Catching the attention of qualified drivers who would be the right fit for your company is easier said than done in today’s highly competitive market.  


With the post-Covid influx of new carriers, changing recruiting methods, and the ongoing driver shortage, attracting and retaining top talent has become increasingly challenging.  


However, by crafting a job description that not only outlines the responsibilities of the role but also highlights the unique benefits and opportunities your company offers, you can differentiate yourself from the competition and appeal to the drivers who align with your company culture and values. 


Keep reading to find out why specificity and open communication are essential to creating a successful job description, and how these strategies could increase your retention rates and overall employee satisfaction.  

Open Communication Starts Here 

A job description sets the tone for the driver’s entire perception of a company. If the description is transparent, honest, and detailed, a driver can know what to expect even before the first interview.  


It is important that a job description displays your company’s commitment to open communication and transparency. Be sure to include multiple points of contact, including text message, phone call, and email. Truck drivers are busy people, and often only have access to mobile phones on a limited schedule.  


Any contact information given should also correlate to an actual person who will remain readily available to answer questions and talk with applicants. If drivers feel welcomed and supported from the get-go, they are much more likely to finish the application and become invested in the company.  

Transparency is Key  

The point of a job description is for a driver to fully understand what the position is offering. A description should include all responsibilities, expectations, requirements, benefits, and when the driver is eligible for them.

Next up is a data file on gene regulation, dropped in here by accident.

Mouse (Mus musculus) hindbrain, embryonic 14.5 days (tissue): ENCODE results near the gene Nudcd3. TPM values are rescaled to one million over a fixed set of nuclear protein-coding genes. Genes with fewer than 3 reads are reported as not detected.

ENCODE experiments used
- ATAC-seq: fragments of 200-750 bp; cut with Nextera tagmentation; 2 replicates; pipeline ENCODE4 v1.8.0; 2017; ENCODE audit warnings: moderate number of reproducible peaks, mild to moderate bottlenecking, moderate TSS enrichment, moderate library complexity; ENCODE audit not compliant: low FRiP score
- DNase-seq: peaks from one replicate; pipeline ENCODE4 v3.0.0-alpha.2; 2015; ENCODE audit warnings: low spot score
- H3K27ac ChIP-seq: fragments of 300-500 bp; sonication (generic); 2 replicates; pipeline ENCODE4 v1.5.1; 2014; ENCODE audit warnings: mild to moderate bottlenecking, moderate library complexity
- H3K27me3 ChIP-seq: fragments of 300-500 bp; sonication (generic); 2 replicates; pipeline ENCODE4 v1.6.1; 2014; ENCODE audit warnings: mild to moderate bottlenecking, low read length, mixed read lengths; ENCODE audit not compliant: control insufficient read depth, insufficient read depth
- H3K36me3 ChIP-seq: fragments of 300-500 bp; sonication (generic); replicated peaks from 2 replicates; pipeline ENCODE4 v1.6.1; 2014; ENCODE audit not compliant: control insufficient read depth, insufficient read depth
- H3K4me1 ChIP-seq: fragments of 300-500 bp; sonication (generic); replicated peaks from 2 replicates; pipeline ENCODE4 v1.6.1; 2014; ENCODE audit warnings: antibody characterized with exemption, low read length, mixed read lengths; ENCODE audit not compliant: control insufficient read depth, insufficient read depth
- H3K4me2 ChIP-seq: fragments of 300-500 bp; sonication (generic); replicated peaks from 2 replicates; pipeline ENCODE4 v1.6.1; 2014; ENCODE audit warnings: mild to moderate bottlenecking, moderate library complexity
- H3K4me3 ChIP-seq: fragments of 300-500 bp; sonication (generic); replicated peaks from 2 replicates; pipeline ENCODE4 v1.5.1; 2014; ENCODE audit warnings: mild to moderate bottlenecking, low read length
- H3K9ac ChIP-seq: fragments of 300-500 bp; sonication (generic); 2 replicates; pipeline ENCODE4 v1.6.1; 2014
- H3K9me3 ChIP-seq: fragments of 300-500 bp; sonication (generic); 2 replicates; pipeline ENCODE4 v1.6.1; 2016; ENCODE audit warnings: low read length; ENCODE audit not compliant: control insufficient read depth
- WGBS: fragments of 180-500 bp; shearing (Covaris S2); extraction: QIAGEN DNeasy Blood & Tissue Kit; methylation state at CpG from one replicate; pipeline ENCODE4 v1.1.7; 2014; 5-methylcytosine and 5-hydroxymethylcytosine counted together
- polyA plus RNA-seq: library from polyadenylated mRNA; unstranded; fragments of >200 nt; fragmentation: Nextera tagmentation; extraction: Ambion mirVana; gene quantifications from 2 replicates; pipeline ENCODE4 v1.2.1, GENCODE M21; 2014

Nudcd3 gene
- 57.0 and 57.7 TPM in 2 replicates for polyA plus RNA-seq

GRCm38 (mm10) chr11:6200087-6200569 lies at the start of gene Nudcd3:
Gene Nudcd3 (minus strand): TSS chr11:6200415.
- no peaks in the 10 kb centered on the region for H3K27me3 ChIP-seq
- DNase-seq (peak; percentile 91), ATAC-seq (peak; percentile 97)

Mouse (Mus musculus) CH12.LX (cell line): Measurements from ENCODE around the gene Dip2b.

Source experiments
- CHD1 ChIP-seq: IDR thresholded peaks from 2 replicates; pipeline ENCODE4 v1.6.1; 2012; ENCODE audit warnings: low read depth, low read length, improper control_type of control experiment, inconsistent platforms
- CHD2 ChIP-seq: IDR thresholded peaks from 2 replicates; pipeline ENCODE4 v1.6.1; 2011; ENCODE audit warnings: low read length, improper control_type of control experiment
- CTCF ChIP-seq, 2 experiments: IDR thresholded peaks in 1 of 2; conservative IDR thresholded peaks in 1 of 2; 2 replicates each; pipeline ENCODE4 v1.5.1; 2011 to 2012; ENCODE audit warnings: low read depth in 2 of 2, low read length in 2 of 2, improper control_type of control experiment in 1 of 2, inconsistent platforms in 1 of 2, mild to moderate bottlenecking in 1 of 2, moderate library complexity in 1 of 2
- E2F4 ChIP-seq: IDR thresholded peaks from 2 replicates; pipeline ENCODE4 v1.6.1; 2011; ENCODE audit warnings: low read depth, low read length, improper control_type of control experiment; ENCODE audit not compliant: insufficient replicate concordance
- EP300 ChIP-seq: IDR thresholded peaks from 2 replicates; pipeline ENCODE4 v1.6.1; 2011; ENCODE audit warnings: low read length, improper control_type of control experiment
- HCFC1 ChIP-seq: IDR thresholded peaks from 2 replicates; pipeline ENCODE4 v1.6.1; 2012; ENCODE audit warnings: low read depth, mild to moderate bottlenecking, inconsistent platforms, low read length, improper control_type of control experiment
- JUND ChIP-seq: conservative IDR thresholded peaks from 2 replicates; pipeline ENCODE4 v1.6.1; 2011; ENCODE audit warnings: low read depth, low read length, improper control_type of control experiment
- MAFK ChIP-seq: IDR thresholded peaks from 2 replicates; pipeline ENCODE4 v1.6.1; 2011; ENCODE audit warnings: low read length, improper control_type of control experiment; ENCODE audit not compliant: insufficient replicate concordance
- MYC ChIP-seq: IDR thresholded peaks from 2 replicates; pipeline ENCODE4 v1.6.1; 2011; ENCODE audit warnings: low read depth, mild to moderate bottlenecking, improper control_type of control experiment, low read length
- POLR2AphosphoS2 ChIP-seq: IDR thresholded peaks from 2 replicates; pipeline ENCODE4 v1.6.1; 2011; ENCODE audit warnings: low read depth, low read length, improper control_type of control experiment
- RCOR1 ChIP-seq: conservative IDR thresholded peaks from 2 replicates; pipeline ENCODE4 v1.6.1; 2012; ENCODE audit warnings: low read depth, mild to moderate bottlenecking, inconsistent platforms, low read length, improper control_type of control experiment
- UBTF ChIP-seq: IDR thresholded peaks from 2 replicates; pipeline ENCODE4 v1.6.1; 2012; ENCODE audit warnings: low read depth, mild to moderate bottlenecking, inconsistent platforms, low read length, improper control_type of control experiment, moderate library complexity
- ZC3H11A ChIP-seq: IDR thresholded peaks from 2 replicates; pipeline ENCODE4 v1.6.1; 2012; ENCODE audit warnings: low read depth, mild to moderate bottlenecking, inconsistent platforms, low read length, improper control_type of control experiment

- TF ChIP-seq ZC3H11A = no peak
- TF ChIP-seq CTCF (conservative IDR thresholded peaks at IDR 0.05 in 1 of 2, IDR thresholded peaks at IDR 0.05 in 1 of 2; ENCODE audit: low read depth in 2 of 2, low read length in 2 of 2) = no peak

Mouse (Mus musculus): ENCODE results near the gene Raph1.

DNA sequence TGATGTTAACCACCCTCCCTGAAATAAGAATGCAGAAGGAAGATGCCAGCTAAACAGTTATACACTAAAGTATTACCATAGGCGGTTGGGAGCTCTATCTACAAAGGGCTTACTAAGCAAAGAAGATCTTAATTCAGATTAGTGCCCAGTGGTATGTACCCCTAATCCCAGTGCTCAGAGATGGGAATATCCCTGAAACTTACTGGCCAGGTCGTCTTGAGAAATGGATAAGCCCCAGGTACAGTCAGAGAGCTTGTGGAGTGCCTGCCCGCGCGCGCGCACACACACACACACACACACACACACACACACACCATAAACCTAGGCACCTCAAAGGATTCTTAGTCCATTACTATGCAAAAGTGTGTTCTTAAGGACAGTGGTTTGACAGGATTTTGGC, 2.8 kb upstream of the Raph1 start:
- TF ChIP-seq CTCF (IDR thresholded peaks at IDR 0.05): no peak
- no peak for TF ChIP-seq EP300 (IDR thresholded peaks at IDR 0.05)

Whether you’re a big or small company, know your strengths and be sure to highlight them. Whether that’s competitive pay, an inclusive benefits package, or guaranteed weekends at home, these are the main selling points of any job posting.  


However, most applicants will have been in the industry for years and worked for multiple employers. They will quickly detect if there is any information you are trying to hide or embellish.  


While it may be tempting to focus solely on the positive aspects of the position, omitting certain details can lead to misunderstandings or dissatisfaction down the line. Highlighting competitive pay and attractive benefits is important, but it is equally crucial to be transparent about the potential challenges or drawbacks of the role. This includes factors such as demanding schedules, extended time away from home, or the physical demands of the job. 

Be Specific  

To be fully transparent, a good job description should include all the details of the position. The more specific a description is, the more likely applicants are to feel confident that nothing is being intentionally hidden and begin to build trust in a company.  


For example, in today’s competitive hiring landscape, simply listing an hourly rate or cost per mile is not enough to bring in new drivers. Drivers want to know not only that you pay 55 cents per mile or $25 per hour, but also what that means for their average weekly or annual pay when considering down time between loads.  


If there is a possibility that drivers will be required to work some or all weekends, be sure to include this as well. Schedules are liable to change in an industry like trucking, but no driver wants to be blindsided when actual job expectations don’t align with what was in the description.  


Specific job descriptions also help attract candidates who possess the exact qualifications and experience you’re seeking. If you specify the kind of truck required, such as flatbed or tanker, and the route type, you’ll attract candidates with relevant experience in those areas and reduce applications from unqualified candidates.  


A job description might seem like a small step in the grand scheme of recruiting, onboarding, and retaining drivers, but it’s key to setting the scene for a driver’s overall experience and expectations of a company.  


If you’re wondering what your own drivers have to say about your initial job postings and recruiting process, consider employee engagement surveys or anonymous feedback forms to gather real input on how to improve your company strategies.  


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